1. Pam Gardner said,

    I think the note “This would be Mary’s son” regarding sir Charles Smith, Bart., could be wrong. According to Deidre Le Faye’s book ‘Jane Austen, A Family Record, Charles was more likely Mary’s nephew: Mary’s husband died without issue, even after a second marriage.

  2. Janeite Kelly said,

    I have this book and will have to look up the original reference (actually, I am quite surprised that Le Faye would deal with the Smiths; Emma’s family usually gets short-shrifted by Austen scholars).

    Confusion comes via the names – when I mentioned “Mary’s son” above I meant the son of Mary Gosling (Lady Smith), the woman whose diaries I am researching.

    Mary Cunliffe (Mrs Drummond Smith) was indeed Mary Gosling’s maternal aunt. It is a tragic tale of two sisters who died within months of each other – Mrs Gosling in December 1803 and Mrs Drummond Smith in February 1804; Drummond Smith received his baronetcy later that year. That would make Lady Smith’s son Sir Charles Cunliffe Smith, bart., Mrs Drummond Smith’s great-nephew. If we refer to the owner and the picture (Reynold’s portrait of Lady Cunliffe; still in private hands) then the owner at the time of this book’s printing would have to be designated as Lady Cunliffe’s great-grandson. {BTW, Lady Cunliffe was named MARY as well!}

    Thank you, Pam, for your comment (I’ve fixed the notation above).

  3. jim windsor said,

    I would like to discuss with someone the ellis cunliffe painting, pls call me 17578736308 in Virginia, USA

  4. sonya said,

    I have a copy of this painting and it has a seal. would like info please. thanks

    sonya

    • Janeite Kelly said,

      Hi, Sonya. Without seeing a picture of the “seal” I’ve no idea what that could be. Something adhered by a dealer, perhaps?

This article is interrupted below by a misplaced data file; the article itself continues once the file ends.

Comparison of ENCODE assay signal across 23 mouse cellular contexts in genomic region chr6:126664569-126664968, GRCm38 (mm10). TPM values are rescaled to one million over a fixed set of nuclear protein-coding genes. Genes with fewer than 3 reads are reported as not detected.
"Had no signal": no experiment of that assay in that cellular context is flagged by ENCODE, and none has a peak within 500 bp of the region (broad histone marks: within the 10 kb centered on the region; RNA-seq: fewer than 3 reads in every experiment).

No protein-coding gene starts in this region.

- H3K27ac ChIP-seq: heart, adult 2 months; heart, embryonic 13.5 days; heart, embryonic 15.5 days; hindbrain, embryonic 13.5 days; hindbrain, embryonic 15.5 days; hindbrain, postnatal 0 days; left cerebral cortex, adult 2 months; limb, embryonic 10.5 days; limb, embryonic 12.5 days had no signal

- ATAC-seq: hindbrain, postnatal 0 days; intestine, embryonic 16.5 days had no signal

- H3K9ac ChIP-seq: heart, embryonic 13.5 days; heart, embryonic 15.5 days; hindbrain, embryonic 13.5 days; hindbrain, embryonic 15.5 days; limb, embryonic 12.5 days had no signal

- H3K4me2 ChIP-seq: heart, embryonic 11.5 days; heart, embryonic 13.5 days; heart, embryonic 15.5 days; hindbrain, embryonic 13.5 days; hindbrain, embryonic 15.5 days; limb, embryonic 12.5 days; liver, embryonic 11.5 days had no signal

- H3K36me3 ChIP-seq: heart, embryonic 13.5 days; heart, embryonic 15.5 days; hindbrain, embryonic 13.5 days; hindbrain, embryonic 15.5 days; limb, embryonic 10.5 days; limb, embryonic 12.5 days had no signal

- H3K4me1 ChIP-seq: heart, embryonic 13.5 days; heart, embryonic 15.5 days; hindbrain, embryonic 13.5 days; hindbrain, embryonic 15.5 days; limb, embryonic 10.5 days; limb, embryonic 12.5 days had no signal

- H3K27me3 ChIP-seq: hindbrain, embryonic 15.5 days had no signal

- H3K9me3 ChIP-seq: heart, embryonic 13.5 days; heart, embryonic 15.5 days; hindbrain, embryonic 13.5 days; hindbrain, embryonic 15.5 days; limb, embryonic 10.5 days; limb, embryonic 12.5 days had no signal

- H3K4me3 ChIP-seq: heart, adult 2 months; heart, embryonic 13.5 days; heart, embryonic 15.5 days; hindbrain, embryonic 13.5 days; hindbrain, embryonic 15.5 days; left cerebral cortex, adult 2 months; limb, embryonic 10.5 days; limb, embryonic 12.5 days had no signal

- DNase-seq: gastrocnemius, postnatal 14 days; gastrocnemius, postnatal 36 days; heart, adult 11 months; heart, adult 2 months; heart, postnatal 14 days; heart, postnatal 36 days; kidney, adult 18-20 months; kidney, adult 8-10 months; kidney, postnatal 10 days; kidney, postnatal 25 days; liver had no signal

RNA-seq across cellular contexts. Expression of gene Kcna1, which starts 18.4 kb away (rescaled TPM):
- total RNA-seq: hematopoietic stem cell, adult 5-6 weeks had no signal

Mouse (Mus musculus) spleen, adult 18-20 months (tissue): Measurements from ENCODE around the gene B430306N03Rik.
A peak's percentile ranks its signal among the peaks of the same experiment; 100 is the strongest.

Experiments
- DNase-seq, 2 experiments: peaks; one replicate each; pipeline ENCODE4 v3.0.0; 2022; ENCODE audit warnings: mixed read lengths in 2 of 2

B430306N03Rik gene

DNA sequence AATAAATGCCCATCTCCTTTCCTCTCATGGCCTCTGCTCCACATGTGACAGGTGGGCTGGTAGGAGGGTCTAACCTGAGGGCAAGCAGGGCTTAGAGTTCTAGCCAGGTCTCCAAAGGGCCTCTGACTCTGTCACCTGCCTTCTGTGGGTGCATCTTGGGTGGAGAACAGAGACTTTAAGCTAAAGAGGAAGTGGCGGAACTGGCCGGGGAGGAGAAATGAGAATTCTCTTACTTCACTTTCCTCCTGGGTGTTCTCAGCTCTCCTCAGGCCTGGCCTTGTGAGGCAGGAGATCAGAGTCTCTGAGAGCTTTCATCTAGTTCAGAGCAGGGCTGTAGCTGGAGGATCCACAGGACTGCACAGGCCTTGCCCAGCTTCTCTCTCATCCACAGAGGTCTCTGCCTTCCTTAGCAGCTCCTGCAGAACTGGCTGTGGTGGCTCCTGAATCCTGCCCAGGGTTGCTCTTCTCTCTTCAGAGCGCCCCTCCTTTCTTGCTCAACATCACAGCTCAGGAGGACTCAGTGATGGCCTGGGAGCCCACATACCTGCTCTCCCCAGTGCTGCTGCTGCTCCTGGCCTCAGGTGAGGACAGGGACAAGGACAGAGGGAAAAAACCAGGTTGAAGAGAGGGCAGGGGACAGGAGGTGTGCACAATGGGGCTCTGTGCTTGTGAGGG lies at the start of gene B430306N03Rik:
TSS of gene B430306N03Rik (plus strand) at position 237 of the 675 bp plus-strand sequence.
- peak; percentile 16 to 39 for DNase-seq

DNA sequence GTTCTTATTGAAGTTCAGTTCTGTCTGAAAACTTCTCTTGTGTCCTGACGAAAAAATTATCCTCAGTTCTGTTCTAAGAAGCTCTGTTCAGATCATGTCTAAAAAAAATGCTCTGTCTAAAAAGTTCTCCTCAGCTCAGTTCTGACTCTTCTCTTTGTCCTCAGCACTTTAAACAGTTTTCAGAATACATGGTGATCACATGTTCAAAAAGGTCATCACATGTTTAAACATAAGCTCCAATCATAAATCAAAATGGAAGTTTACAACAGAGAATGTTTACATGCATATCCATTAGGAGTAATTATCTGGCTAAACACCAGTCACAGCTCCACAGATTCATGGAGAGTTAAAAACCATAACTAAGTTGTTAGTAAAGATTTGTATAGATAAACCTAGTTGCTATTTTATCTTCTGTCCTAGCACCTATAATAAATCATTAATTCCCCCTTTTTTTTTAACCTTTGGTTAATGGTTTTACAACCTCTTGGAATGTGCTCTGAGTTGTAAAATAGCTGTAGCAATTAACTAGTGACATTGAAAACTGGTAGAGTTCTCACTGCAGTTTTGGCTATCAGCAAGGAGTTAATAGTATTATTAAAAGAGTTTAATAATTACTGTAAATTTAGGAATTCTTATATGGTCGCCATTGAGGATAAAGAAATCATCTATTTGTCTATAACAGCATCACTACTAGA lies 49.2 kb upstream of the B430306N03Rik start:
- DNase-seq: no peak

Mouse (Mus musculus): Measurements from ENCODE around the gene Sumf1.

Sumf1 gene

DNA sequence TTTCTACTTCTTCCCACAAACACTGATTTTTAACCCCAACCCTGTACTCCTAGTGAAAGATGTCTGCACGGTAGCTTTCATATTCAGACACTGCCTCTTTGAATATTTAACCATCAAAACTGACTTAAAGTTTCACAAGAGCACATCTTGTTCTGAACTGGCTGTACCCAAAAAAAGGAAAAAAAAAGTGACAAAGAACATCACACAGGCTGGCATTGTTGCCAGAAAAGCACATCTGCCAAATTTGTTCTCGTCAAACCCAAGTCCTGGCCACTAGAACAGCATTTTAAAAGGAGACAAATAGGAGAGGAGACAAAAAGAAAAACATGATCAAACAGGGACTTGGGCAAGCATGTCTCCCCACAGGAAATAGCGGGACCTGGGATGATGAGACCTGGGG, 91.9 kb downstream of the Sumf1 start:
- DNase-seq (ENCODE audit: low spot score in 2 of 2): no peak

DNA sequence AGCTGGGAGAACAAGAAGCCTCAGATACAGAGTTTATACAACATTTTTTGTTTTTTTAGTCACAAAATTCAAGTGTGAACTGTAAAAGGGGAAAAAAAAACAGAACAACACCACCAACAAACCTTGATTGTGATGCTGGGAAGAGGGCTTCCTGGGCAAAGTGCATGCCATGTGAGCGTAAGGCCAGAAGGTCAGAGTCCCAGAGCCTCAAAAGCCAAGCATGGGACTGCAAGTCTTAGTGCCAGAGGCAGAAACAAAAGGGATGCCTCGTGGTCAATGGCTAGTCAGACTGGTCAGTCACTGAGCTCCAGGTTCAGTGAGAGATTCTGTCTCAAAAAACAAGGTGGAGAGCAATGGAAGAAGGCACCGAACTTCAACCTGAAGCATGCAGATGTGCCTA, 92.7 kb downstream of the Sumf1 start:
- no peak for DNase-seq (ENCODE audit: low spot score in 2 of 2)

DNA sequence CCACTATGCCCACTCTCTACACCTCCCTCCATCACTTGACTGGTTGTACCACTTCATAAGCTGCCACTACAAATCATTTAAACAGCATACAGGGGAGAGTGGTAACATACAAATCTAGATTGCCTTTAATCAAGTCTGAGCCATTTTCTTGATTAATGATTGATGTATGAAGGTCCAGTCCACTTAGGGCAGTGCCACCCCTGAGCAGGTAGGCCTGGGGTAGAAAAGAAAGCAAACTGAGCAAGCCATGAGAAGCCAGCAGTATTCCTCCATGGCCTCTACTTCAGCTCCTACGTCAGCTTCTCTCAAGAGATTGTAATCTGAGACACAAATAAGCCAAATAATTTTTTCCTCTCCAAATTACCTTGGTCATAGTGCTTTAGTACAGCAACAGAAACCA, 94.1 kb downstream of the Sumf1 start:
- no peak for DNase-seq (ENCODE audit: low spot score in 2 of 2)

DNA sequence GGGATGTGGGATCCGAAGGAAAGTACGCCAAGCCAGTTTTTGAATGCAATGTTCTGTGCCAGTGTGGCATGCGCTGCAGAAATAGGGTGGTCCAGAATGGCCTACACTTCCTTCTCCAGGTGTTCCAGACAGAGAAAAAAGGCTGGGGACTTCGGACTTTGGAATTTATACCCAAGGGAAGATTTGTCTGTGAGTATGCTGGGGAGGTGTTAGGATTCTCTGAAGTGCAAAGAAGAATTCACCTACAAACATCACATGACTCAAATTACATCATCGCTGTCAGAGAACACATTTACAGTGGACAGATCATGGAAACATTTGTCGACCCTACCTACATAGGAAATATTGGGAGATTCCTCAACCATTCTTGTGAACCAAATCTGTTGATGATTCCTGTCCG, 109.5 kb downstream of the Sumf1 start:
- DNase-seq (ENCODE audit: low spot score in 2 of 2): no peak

As to the picture — the exact one on this website comes from the journal The Conoisseur, from its November 1913 issue. Undoubtedly, this image of Lady Northampton (sister to Mrs Augusta Smith), was exceptionally popular. Strangely, although painted by Sir Joshua Reynolds, the original of this print was often thought of — and even exhibited as — a George Romney! It has long been in possession of the Northampton’s, and “resides” at Castle Ashby (a private home).

      Mrs Mary Smith, wife of Drummond Smith, died before Drummond received his baronetcy. This was painted, and her sittings are indicated in Sir Joshua’s sitters’ book, about the time of her marriage – 1786. According to a great-niece, who never knew her, this picture was one of four done by Sir Joshua: included were both parents – Lady Cunliffe (which is reproduced on this website) and Sir Ellis Cunliffe, bart; as well as Mary’s younger sister Margaret Elizabeth (later: Eliza Gosling).

      There is a sad history to Mary Smith and Eliza Gosling. Eliza, who seems to have had illness problems, as she visits the likes of Cheltenham, died in December 1803. The Newspapers tell the tale that her sister Mary died of a broken heart — in February 1804. The now childless Lady Cunliffe lived until 1814. Boswell’s Mrs Piozzi mentions the grief of poor Lady Cunliffe, who seems to have lived alternatively with both her daughters. Eliza, of course, left five children; Mary had had no children.